In my engine, systems work on single components. When a system traverse a pool of its component type, after each component update it sends an event to the object owner of the component, interested components (attached to the same object) will receive the event and update its data accordingly.
For example, my Transform system traverse all transform components, updates its final matrix and send a transform event to its object.
Right now I have 2 components that register to transform components, the collider and the sprite component.
The collider will update its pos by getting the trafo received and adding its own offset.
The sprite will update its "renderWorld" matrix. (its more complicate than that, I actually need to see if the render and current differ, and than interpolate, since its a fixed time step loop. This happens on the sprite system loop, not on the event receiving.)
As you can see, I need to update systems in order, this order is decided when I add the system to the game.
With this event technique I dont need to care if the object have or not components that need to be informed, I could have pointers on components pointing to interested components, but that would be a pain in the ass to manage. The object can change in real time and it keeps working, no need to change anything.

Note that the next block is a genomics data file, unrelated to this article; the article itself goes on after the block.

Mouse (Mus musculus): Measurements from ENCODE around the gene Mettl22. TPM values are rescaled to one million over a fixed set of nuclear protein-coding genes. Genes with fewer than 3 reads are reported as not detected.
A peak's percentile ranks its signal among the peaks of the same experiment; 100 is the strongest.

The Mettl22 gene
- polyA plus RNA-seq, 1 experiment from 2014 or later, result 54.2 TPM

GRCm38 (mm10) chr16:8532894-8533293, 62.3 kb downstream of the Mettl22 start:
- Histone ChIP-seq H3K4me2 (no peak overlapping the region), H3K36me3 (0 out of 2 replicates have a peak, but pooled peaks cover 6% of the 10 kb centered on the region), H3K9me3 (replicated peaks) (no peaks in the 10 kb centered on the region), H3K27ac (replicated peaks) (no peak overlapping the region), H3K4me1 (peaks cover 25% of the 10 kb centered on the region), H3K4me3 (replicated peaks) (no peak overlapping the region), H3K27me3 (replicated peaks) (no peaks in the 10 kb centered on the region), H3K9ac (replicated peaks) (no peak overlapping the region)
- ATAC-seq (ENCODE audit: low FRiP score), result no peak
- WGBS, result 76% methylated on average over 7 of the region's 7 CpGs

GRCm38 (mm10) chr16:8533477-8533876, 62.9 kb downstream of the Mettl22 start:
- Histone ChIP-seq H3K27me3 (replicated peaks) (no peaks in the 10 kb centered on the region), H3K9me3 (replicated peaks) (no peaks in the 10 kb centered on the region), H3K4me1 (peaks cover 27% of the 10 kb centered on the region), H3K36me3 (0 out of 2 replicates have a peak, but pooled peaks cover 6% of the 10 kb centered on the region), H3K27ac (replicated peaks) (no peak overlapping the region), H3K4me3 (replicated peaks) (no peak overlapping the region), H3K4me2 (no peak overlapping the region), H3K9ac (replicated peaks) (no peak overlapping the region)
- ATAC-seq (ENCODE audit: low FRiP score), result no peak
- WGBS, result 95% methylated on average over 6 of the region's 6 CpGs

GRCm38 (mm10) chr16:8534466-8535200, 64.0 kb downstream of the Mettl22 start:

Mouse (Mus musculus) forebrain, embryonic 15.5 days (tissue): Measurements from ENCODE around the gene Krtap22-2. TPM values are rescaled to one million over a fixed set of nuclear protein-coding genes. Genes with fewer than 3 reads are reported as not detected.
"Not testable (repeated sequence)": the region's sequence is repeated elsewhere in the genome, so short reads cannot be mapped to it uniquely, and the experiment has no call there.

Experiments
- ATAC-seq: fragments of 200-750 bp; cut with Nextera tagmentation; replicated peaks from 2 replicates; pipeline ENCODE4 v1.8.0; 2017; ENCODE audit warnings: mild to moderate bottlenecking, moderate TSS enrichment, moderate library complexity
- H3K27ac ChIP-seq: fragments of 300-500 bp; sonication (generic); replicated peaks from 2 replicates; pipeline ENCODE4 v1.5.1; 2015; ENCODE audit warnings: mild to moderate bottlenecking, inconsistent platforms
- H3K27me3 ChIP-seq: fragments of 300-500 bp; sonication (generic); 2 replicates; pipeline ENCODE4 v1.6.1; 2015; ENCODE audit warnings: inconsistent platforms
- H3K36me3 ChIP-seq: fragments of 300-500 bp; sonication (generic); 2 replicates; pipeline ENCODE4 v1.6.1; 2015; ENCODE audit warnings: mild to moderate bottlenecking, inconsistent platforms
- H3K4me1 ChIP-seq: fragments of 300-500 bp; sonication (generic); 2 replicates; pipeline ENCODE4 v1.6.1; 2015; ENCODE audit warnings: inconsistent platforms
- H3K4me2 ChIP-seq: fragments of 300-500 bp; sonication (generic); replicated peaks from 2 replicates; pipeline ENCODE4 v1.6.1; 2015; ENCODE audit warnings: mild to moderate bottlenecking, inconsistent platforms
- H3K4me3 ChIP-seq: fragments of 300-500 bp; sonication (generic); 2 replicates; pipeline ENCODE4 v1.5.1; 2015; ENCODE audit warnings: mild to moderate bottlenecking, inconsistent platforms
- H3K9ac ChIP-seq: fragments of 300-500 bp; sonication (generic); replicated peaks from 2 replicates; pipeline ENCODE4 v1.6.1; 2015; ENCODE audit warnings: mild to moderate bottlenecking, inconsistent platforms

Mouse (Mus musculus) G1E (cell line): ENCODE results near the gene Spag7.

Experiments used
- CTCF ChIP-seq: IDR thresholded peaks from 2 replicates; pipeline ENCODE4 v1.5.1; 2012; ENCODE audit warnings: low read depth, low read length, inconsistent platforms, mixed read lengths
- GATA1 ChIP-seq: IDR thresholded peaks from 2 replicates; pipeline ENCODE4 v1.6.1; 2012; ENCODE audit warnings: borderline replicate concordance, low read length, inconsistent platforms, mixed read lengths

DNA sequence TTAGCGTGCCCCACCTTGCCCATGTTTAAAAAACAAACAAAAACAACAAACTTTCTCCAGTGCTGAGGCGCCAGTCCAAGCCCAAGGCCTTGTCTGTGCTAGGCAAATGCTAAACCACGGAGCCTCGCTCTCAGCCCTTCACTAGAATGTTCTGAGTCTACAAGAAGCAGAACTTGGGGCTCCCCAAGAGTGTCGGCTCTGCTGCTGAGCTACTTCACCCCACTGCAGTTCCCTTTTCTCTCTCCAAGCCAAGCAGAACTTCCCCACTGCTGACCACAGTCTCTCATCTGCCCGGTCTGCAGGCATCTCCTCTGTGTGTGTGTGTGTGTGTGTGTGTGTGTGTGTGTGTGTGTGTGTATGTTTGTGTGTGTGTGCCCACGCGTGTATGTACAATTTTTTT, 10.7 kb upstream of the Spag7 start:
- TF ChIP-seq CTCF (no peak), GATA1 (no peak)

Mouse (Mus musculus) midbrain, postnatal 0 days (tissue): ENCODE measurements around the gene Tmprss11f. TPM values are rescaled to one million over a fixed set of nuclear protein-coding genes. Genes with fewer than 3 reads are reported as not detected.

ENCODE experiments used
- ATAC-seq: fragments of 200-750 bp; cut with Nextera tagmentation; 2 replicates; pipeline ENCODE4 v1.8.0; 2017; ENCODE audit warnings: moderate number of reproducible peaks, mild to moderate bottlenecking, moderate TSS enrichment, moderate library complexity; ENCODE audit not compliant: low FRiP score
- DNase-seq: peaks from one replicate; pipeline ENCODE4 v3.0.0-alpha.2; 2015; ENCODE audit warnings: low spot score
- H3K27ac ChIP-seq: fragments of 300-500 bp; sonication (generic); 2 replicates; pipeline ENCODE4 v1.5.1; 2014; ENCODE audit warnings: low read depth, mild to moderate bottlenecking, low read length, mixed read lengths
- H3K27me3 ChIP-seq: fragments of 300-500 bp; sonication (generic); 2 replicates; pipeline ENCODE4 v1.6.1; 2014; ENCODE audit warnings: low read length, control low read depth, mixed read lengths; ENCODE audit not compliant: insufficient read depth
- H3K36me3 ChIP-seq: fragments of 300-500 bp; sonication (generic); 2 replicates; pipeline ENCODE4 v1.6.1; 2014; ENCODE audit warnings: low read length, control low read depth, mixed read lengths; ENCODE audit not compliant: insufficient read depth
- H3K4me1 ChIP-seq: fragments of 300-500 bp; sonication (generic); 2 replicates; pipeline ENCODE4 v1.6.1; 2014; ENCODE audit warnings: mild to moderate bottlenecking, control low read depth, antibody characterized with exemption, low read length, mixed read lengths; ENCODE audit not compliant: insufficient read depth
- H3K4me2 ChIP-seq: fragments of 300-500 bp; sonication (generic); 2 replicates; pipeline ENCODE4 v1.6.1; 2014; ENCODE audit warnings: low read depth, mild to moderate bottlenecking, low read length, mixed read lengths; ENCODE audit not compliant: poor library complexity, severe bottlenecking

The bad thing is that when I create a new component class, I need to be aware of all components and make the appropriate eve registration on the VOnAttach method.
Say I want to create a rigidBody compo, I will probably want the transform component to register for rigidbody update events, and make sure the rigidybody sys updates before the transform sys. The good thing is that if I want to create a component that need to receive transform events, I just need to register, no fancy interaction.
When it comes to entity talks around 'google', theres always a mention about hacking the gameobject by putting pointers to most used components, to speed up things. For a specific games where you know your objects will always have components x, y, z, you could just create a special case game object that speed up interaction between x, y and z.. (You can see that in Unity, you cant take out the transform component.)
I dont believe much in the "no game object actualy needed", making it just an abstract concept. It just introduces lots of complications, and Ive never seem anything like it other than chit chat (by ppl who actually never implemented it).
Each component have a factory, the factories are the ones holding the pools. The systems grab a reference to the pools on construction.
A factory need a createCompo method that can create an un-initialized compo and one that receives a "gfig" by param. gfigs is something like a parsed xml file that I invented.
Theres a object factory that have access to all compo factories and it can build entire game objects from a single gfig file.
Edited by Icebone1000, 17 April 2014 - 02:02 PM.